And just to set the record straight, no, the Moderna COVID-19 vaccine doesn't have a tracking chip, won't cause a miscarriage, and won't alter your DNA (via the Mayo Clinic).

Why do you need to get two Moderna COVID-19 vaccines?

One thing that you may be seriously curious about is why you need two shots of the Moderna vaccine against COVID-19, four weeks apart. Well, in order to help your body create the strongest immunity possible, that second dose is needed to supplement the first. Be mindful, though, that you might feel worse after your second shot than you did your first. "Because you already have antibodies on-board from the first dose, you're going to get a little bit more robust immune response the second time," Dr. Bethany Moore, a professor of internal medicine, revealed in an interview with Michigan Health. "At the same time, you are boosting the immune response to be bigger, better, and faster and really locking in the memory of it."

While you may be tempted to skip your second shot due to the crappy side effects, don't do it! For as unpleasant as that immune response is, that means your body is working to build an amazing defense against a seriously nasty virus that's killed millions of people. Trust us, it's worth the pain.

Should you take NSAIDs after getting the Moderna COVID-19 vaccine?

Speaking of unpleasant side effects and ways to manage them, can you take NSAIDs after receiving the Moderna COVID-19 vaccine? While you may not feel like you need to after the first dose, for some, that second shot really can be a doozy. To that end, is it safe to take pain relievers like ibuprofen (like Motrin), acetaminophen (like Tylenol), or naproxen (like Aleve)?

The short answer is yes, you can take NSAIDs after you get the Moderna vaccine, as noted by The New York Times. According to vaccine expert Dr. Paul Offit, there's no harm in taking a pain reliever if you really need to, but "don't take it" for a preventative reason or if you can get by without it.

You'll want to avoid taking NSAIDs before your shot, as there's a chance that might blunt the immune response. However, don't stress too much if you already did, says Dr. Offit. "You should feel reassured that you'll have enough of an immune response that you'll be protected, especially for vaccines that are this good," he noted.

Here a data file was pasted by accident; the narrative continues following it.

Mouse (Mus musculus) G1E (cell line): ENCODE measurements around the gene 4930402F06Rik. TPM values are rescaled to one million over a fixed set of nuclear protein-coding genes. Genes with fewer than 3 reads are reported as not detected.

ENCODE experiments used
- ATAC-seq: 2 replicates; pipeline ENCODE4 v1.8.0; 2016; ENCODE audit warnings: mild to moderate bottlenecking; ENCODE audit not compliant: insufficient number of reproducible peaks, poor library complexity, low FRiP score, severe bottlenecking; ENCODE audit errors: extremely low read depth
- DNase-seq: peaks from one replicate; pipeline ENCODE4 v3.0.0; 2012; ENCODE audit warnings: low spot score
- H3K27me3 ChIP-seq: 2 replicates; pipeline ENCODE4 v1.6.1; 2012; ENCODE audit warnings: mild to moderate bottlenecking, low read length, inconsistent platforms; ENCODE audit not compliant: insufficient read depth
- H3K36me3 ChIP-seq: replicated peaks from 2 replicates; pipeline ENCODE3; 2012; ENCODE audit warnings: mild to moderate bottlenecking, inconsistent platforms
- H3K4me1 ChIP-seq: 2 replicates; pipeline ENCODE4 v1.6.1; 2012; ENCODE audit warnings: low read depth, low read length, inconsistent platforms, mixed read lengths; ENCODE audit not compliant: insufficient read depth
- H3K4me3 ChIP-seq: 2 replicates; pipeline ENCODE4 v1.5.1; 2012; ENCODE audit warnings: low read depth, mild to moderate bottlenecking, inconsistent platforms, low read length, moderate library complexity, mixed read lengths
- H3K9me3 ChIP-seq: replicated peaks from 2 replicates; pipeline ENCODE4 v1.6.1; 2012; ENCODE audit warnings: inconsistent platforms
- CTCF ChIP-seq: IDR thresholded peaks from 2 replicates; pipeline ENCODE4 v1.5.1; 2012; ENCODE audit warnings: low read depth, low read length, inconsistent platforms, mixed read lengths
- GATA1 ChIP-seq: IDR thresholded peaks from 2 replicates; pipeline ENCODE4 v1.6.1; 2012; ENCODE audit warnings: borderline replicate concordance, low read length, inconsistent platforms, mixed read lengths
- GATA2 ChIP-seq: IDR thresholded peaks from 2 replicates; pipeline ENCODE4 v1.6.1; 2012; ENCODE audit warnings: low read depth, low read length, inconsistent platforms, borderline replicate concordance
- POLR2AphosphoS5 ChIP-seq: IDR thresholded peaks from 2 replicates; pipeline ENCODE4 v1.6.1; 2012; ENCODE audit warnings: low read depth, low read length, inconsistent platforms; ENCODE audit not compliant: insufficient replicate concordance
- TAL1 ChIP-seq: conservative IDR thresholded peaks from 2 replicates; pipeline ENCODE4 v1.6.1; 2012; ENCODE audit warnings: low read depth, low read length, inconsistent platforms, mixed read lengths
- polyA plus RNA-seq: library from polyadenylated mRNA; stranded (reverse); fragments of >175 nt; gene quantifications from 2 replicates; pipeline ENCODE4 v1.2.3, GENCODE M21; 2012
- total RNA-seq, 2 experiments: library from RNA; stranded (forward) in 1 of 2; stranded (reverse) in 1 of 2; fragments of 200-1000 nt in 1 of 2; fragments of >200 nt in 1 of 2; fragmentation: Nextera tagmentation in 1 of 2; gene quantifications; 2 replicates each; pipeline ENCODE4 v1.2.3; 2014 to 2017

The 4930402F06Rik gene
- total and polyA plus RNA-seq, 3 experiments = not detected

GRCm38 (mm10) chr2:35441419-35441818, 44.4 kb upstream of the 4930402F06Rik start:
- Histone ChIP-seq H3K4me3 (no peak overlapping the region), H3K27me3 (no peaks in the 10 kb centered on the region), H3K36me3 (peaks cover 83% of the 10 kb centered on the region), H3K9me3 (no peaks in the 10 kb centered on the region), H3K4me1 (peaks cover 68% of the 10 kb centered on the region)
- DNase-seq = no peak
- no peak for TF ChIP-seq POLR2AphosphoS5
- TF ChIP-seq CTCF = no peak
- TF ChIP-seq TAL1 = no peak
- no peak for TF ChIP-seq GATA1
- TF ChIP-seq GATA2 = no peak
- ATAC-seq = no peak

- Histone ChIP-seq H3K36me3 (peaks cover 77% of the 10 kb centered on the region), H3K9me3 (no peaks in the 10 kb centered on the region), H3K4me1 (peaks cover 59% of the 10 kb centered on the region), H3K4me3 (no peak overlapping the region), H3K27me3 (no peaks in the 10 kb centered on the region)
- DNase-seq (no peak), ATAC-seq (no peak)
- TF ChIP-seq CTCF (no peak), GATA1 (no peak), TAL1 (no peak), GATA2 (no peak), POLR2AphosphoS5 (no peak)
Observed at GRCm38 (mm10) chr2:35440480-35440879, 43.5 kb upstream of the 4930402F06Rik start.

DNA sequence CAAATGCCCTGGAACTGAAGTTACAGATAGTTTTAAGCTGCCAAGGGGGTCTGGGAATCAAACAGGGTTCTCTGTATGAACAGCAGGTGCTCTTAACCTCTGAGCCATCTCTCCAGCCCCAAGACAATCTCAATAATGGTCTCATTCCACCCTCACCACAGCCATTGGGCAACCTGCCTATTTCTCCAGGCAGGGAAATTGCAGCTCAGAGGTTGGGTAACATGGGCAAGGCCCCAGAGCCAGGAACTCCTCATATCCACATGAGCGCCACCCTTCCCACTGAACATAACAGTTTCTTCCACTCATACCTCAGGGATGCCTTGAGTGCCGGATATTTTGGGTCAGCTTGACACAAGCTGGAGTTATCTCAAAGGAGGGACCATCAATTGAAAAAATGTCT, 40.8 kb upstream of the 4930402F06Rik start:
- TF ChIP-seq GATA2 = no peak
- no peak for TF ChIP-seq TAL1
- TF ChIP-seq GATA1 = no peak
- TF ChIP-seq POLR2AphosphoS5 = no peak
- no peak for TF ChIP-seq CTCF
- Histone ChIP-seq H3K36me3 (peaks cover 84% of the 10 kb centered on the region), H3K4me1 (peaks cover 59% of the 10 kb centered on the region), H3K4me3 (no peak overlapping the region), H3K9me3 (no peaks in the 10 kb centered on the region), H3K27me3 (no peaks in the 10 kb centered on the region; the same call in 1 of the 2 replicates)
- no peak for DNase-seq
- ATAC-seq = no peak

There's a chance you won't experience any side effects after receiving the Moderna vaccine

For all of the chatter about how bad the side effects of the Moderna vaccine against COVID-19 are — especially the second dose — there are indeed some folks who won't experience any of them. And while that certainly sounds pleasant, does it mean the vaccine didn't work for you? 

According to immunologist Dr. Bali Pulendran, the answer to that question is no, and he explained why using a metaphor. "The primary vaccination taught the easy stuff to the immune system, like in primary school," he explained in a chat with Pioneer Press. He went on, "Does that mean that the primary school education wasn't really an education, because it didn't really cause you pain? No."

Pulendran went on to compare the second dose to secondary school. "It got into calculus and physics," he continued. "But still, the immune system went through it, and that was really great." Pulendran added that, in a nutshell, "you had the full education. That's exactly how vaccines work." So fear not if your vaccination process was a breeze, and consider yourself lucky.

This is why you have to wait 15 minutes after you take the Moderna vaccine

If you've already received your Moderna COVID-19 vaccine, you know that after you take the shot, you have to wait for 15 to 30 minutes before you're allowed to leave. Curious as to why that is? Well, so were we.

According to the CDC, there's a small chance that you might have an anaphylactic reaction to the coronavirus vaccine. That's the same kind of reaction that people who are allergic to bees have when they're stung by one, as noted by Healthline. Symptoms include everything from hives and nausea to confusion and loss of consciousness — and even death. No wonder health professionals keep a close eye on people post-vaccine!

Fear not, however, as this kind of reaction can be treated effectively with an EpiPen, and all vaccination sites are required to have the proper supplies on hand. You're in good hands.

Does sex impact how you respond to the Moderna COVID-19 vaccine?

This one might surprise you, but your reaction the Moderna vaccine against COVID-19 can vary due to your gender. According to The New York Times, women are more likely than men to report and experience side effects of the coronavirus immunization. This is the case for other vaccines as well, including the flu shot, the MMR vaccine, and hepatitis vaccines.

The reasons for this go beyond women being better communicators than men, too. For one, estrogen provokes an immune response post-vaccination, whereas testosterone has the opposite effect. Additionally, a large portion of the genes associated with immunity are on the X chromosome, and most women have two of them; the majority of men only have one. That's also why we're more susceptible to autoimmune disease!

Women are also far more likely than men to have an anaphylactic response to the Moderna COVID-19 vaccine, too. In fact, almost all of those occurrences happened in women. Can we get equal pay yet?